Pricing is an area which isn’t discussed nearly frequently enough. Many businesses never have anything other than a standard retail price, in the hope that some buyers will just pay the full amount. They’ll always have a margin built in for negotiation, however. Others are in markets where discounted prices have to be published or easily available just to stand a chance of competing.
The psychology of pricing – and this includes special offers – is fascinating. If you’ve never really studied the subject, I found this really good introduction – The 11 Ways That Consumers Are Hopeless at Math (sic) – on The Atlantic. There have been loads of interesting experimental results over the years, including that we prefer ‘extra for free’ over a discount. So if you normally sell 10 items for £100, your buyers will prefer a special offer of 11 items for £100 (or “one item free”) over an offer of the normal 10 items for £10 off. If your cost price is £5 an item, then the first offer sees you making £45, while the second offer sees you making just £40, so the customer’s preference is also better for you.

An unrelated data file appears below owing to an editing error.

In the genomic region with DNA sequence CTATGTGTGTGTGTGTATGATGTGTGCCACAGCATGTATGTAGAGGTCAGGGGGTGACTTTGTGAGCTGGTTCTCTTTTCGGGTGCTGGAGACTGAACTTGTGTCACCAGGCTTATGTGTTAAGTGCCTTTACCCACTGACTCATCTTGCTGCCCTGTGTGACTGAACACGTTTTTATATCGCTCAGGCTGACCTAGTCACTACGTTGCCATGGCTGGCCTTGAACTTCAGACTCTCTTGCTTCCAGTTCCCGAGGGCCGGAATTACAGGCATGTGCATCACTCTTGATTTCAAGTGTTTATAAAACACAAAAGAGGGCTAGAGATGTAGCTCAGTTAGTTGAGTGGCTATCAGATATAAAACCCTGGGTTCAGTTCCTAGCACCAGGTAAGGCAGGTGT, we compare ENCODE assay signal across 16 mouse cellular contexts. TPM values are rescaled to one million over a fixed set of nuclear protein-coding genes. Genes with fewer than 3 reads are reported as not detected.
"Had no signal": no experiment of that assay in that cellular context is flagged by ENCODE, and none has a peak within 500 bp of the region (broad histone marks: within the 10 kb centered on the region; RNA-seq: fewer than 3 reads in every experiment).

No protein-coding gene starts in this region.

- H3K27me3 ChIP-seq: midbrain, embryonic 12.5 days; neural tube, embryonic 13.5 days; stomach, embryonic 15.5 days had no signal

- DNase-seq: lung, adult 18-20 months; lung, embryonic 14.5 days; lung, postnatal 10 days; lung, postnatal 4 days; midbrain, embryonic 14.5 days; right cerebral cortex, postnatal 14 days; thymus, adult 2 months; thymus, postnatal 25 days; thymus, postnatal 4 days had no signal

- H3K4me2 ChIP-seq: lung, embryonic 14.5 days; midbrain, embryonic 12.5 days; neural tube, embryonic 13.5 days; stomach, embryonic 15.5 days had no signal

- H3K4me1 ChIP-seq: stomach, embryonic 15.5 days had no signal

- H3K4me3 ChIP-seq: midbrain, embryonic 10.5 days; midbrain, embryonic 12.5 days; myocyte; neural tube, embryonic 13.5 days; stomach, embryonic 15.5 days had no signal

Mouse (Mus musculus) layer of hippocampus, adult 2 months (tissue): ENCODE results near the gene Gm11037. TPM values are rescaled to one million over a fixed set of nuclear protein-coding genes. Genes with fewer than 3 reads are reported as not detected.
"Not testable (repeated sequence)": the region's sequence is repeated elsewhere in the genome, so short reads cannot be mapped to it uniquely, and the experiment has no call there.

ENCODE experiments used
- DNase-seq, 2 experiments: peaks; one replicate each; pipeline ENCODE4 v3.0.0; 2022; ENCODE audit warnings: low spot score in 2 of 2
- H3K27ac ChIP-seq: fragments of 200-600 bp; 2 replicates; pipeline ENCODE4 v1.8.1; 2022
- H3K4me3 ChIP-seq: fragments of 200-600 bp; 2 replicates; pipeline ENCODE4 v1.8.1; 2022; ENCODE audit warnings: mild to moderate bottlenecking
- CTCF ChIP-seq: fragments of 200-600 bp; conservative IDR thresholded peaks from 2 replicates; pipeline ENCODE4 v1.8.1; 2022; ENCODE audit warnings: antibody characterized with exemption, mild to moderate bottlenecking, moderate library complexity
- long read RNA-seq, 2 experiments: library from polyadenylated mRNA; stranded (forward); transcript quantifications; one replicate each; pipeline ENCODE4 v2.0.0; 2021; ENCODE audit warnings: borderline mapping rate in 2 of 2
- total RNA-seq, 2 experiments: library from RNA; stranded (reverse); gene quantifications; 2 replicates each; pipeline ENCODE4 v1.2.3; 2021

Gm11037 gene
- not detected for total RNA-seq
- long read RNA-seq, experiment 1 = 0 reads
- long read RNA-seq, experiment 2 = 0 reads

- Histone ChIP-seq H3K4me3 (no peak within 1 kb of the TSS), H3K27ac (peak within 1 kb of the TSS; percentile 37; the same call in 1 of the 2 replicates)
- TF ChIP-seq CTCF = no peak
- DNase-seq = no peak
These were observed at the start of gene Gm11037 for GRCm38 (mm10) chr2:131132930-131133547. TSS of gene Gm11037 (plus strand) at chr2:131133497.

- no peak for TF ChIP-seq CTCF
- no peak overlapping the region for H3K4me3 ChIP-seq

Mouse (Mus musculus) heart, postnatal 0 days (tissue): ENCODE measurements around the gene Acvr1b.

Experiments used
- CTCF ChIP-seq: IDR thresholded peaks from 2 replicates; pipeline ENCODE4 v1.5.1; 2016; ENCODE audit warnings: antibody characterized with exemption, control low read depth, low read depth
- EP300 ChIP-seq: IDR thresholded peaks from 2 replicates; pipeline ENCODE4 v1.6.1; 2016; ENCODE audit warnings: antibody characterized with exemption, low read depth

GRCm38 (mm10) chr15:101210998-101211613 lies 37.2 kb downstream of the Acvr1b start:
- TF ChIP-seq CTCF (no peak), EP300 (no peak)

The article concludes: “the shopping brain uses only what is knowable: visual clues, triggered emotions, comparisons, ratios, and a sense of bargain vs. rip-off. We’re not stupid. Just susceptible.”